Sunday’s live performance by the New Horizons Band of Sonoma County arrived just in time.
There’s never a bad time for live music, but this show, on a Sunday afternoon in Healdsburg, seemed sent for healing.
After the devastating race-based massacre that left 10 dead in Buffalo, things look very grim. Then there were reports of another mass shooting in southern California on Sunday.
The war in Ukraine. The potential overturning of Roe v. Wade. The 1 millionth death from COVID-19 in this country.
It’s a lot.
I didn’t go to see and hear New Horizons needing to be uplifted or to feel all the feelings, it just happened that way.
Seeing them play had been on my to-do list for some time. It just happened at the right time.
Hearing a band, whose motto is “senior musicians making music for all ages”, move from Gustav Holst’s “First Suite in E-flat (Chaconne)” to “Precious Lord, Take My Hand” to “The New Colonial March” is swinging through the emotions that life has thrown at us lately.
And hearing soloist Sharon Griffith, dressed in silver sequins and a long black and brown dress, sing “Someone to Watch Over Me” near the end of the program was almost too much.
Music, especially live music, is a balm in these troubled times. And we missed it.
You could hear it in the response from the nearly full house Sunday at the Healdsburg Community Church. You could hear the appreciation for the effort, for the emotion, for the comfort that the musicians provided.
I’m sure the program was established weeks, even months ago, but there was a prescience in the selections.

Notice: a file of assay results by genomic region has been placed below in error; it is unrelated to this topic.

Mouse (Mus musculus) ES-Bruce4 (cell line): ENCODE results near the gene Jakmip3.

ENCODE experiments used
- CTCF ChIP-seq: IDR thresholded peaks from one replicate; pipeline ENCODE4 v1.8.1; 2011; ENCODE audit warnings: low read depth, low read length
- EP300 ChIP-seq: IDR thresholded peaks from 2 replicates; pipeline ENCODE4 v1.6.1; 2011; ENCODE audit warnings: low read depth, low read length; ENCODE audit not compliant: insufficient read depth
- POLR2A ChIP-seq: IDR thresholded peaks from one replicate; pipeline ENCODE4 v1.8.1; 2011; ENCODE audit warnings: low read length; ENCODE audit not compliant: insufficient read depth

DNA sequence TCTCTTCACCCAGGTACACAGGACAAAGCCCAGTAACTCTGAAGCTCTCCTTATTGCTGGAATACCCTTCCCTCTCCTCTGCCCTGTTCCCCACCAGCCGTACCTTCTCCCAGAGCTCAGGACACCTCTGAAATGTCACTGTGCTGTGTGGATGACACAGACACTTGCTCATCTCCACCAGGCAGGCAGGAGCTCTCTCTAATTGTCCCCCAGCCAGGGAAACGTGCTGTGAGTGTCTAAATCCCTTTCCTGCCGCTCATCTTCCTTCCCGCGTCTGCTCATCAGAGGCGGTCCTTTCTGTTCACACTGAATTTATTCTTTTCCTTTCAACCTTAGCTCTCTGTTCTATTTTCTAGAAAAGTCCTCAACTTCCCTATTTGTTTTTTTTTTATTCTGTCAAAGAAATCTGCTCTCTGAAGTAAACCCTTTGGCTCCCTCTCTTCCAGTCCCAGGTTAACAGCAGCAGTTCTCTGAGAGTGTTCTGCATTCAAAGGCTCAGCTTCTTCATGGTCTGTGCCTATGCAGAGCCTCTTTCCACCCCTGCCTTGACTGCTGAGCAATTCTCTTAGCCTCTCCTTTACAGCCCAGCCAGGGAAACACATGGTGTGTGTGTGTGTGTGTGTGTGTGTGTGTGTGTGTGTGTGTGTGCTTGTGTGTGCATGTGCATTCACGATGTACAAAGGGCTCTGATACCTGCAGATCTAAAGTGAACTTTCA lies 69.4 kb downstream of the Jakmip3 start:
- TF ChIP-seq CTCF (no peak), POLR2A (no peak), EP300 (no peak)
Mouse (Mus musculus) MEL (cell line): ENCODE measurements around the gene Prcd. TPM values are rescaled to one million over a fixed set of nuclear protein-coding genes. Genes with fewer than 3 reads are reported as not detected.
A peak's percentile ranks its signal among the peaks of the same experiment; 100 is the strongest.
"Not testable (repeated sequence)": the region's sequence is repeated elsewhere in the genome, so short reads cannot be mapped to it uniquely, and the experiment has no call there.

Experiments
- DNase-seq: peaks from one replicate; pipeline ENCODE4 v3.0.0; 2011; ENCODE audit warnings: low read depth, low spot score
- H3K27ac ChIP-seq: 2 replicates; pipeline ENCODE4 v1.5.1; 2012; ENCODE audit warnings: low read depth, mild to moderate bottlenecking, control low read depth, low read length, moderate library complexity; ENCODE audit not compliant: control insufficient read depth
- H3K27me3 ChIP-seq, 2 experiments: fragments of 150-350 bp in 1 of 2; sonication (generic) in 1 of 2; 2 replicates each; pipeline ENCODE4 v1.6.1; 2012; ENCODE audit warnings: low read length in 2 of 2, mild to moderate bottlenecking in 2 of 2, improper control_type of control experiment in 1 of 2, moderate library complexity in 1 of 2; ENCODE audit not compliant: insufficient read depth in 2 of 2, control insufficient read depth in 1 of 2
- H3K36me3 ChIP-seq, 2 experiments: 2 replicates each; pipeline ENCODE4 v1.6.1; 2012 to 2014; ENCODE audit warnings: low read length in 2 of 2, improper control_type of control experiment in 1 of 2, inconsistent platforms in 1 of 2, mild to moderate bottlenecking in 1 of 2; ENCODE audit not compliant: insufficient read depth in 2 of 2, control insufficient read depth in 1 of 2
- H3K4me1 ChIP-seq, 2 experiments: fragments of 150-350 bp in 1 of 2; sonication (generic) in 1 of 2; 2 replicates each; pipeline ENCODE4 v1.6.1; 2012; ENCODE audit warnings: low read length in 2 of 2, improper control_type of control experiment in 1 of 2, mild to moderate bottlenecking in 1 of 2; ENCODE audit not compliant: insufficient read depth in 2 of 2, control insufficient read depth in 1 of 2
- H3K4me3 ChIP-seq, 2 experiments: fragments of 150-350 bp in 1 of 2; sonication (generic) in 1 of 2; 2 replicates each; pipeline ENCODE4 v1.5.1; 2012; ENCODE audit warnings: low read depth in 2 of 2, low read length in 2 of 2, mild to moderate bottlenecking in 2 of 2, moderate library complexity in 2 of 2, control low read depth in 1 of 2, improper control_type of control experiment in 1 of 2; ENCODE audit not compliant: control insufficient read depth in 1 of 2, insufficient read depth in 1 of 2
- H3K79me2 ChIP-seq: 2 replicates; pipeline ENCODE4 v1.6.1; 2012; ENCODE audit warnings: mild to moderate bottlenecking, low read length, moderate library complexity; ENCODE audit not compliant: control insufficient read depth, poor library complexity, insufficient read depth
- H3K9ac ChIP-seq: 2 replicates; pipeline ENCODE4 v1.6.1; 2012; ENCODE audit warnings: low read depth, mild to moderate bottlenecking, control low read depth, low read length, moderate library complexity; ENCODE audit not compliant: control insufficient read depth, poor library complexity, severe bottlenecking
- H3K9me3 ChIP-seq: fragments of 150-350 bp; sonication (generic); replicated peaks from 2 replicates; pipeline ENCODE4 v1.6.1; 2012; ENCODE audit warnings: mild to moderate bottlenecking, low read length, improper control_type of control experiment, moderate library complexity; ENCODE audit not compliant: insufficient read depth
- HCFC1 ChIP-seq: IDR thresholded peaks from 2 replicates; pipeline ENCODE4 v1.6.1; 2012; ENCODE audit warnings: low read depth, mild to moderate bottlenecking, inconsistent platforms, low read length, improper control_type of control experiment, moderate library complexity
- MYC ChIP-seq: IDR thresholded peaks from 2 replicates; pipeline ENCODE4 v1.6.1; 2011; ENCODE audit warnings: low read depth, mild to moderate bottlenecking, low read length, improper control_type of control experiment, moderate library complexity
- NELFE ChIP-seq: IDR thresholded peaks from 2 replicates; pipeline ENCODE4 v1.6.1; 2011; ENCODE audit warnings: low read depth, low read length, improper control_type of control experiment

Take “Precious Lord, Take My Hand” for example.
Band leader Lew Sbrana noted in his introductory remarks on the song, what a deep — and painful — story it has.
He was reportedly a favorite of Martin Luther King Jr. and was a mainstay at his services at Ebenezer Baptist Church in Atlanta.
Mahalia Jackson sang it at her funeral in 1968.
And Aretha Franklin sang it at Jackson’s funeral four years later. It is one of the most recorded gospel songs in history.
And his own story is one of pain. Tommy Dorsey wrote it in 1932 after his wife and son died in childbirth.
I’m not a religious person at all, but the song is deeply moving, especially as we all grapple with pain and darkness.
I’m tired, I’m weak, I’m worn out
Through the storm, through the night
Lead me to the light.
We are indeed tired and worn out. And could definitely use some light.
So when Griffiths stepped up to the mic near the end of the program and sang “Someone to Watch Over Me,” I think the crowd was ready for comfort. Ready to be enveloped in his voice and this song.
The lyrics, by George and Ira Gershwin, aren’t the most progressive, but something came true on Sunday when hearing Griffiths sing the words “I’m a little lamb that’s lost in the woods.”
His voice offered respite to those who were weary and worn out among us.
But Sbrana and his crew didn’t send us back into the afternoon sun on a somber note. Above all, the music of this group is made to move but above all to elevate.
After John Ray led the group through “Blue Mambo”, Lew Bishop led a medley of Beatles songs, including a soaring version of “Hey Jude”.
When the crowd called for an encore, Sbrana must have laughed.
“We are still preparing an encore but please ask,” he said.
It was “Curtain Call,” which Sbrana described as a “fun and fun” piece to perform.
There are toy sounds and whistles, lots of big horns, and a ton of pep.
This, like the gospel music that came before, felt necessary. We wanted to go out in style.
“We’re having a great time playing it, so we hope you have a great time listening to it,” he said.
We were doing. And thank you.
You can reach staff columnist Kerry Benefield at 707-526-8671 or [email protected] On Twitter @benefield.